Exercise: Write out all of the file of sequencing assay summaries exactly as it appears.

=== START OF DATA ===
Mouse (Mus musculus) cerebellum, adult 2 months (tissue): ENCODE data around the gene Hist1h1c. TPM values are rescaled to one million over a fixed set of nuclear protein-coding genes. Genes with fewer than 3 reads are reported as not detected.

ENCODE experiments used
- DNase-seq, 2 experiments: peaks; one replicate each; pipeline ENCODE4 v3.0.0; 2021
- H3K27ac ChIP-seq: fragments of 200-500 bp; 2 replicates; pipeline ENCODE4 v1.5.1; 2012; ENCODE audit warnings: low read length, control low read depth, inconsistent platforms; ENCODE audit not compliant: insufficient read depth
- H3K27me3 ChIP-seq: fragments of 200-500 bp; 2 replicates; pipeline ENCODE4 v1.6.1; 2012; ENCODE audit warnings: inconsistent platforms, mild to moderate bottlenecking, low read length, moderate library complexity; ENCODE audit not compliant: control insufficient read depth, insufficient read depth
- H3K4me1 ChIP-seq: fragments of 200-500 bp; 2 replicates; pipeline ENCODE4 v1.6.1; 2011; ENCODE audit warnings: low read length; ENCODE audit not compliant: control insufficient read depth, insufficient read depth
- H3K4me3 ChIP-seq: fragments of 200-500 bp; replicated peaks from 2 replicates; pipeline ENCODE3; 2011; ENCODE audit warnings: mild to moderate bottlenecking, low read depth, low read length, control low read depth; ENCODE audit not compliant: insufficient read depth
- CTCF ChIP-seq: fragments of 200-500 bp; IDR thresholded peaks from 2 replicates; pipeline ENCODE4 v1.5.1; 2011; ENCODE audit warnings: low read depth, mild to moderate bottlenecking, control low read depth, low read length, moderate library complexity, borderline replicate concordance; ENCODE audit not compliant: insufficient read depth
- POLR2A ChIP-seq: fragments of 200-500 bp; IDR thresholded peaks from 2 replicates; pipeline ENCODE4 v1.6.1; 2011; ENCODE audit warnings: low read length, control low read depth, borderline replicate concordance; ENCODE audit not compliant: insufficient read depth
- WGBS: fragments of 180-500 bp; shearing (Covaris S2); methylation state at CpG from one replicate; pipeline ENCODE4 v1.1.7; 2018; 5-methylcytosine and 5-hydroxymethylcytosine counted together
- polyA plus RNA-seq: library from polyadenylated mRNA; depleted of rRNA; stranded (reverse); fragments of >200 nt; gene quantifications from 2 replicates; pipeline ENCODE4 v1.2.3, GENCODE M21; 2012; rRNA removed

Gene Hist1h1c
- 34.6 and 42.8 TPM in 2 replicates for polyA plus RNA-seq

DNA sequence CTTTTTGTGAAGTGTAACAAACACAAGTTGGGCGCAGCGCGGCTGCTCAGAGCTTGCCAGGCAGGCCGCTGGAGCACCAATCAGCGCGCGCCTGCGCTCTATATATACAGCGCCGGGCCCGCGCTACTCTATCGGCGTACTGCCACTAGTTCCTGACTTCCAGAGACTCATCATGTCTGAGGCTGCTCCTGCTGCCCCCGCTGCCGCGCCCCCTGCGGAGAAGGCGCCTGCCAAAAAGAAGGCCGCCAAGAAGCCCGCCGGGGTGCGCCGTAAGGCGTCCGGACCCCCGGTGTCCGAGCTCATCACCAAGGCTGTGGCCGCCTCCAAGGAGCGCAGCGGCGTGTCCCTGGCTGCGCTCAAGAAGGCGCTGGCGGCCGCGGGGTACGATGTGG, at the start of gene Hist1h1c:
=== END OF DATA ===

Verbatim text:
Mouse (Mus musculus) cerebellum, adult 2 months (tissue): ENCODE data around the gene Hist1h1c. TPM values are rescaled to one million over a fixed set of nuclear protein-coding genes. Genes with fewer than 3 reads are reported as not detected.

ENCODE experiments used
- DNase-seq, 2 experiments: peaks; one replicate each; pipeline ENCODE4 v3.0.0; 2021
- H3K27ac ChIP-seq: fragments of 200-500 bp; 2 replicates; pipeline ENCODE4 v1.5.1; 2012; ENCODE audit warnings: low read length, control low read depth, inconsistent platforms; ENCODE audit not compliant: insufficient read depth
- H3K27me3 ChIP-seq: fragments of 200-500 bp; 2 replicates; pipeline ENCODE4 v1.6.1; 2012; ENCODE audit warnings: inconsistent platforms, mild to moderate bottlenecking, low read length, moderate library complexity; ENCODE audit not compliant: control insufficient read depth, insufficient read depth
- H3K4me1 ChIP-seq: fragments of 200-500 bp; 2 replicates; pipeline ENCODE4 v1.6.1; 2011; ENCODE audit warnings: low read length; ENCODE audit not compliant: control insufficient read depth, insufficient read depth
- H3K4me3 ChIP-seq: fragments of 200-500 bp; replicated peaks from 2 replicates; pipeline ENCODE3; 2011; ENCODE audit warnings: mild to moderate bottlenecking, low read depth, low read length, control low read depth; ENCODE audit not compliant: insufficient read depth
- CTCF ChIP-seq: fragments of 200-500 bp; IDR thresholded peaks from 2 replicates; pipeline ENCODE4 v1.5.1; 2011; ENCODE audit warnings: low read depth, mild to moderate bottlenecking, control low read depth, low read length, moderate library complexity, borderline replicate concordance; ENCODE audit not compliant: insufficient read depth
- POLR2A ChIP-seq: fragments of 200-500 bp; IDR thresholded peaks from 2 replicates; pipeline ENCODE4 v1.6.1; 2011; ENCODE audit warnings: low read length, control low read depth, borderline replicate concordance; ENCODE audit not compliant: insufficient read depth
- WGBS: fragments of 180-500 bp; shearing (Covaris S2); methylation state at CpG from one replicate; pipeline ENCODE4 v1.1.7; 2018; 5-methylcytosine and 5-hydroxymethylcytosine counted together
- polyA plus RNA-seq: library from polyadenylated mRNA; depleted of rRNA; stranded (reverse); fragments of >200 nt; gene quantifications from 2 replicates; pipeline ENCODE4 v1.2.3, GENCODE M21; 2012; rRNA removed

Gene Hist1h1c
- 34.6 and 42.8 TPM in 2 replicates for polyA plus RNA-seq

DNA sequence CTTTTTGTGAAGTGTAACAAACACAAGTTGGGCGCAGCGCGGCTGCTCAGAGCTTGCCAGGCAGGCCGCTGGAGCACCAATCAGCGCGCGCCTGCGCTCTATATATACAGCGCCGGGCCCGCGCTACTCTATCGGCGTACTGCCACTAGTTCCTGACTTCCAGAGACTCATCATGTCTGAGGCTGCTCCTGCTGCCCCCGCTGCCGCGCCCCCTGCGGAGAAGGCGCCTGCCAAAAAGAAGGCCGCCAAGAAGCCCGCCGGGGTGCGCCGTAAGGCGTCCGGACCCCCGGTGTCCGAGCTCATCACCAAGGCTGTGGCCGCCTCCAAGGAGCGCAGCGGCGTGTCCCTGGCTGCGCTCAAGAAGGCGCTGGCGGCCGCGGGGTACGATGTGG, at the start of gene Hist1h1c: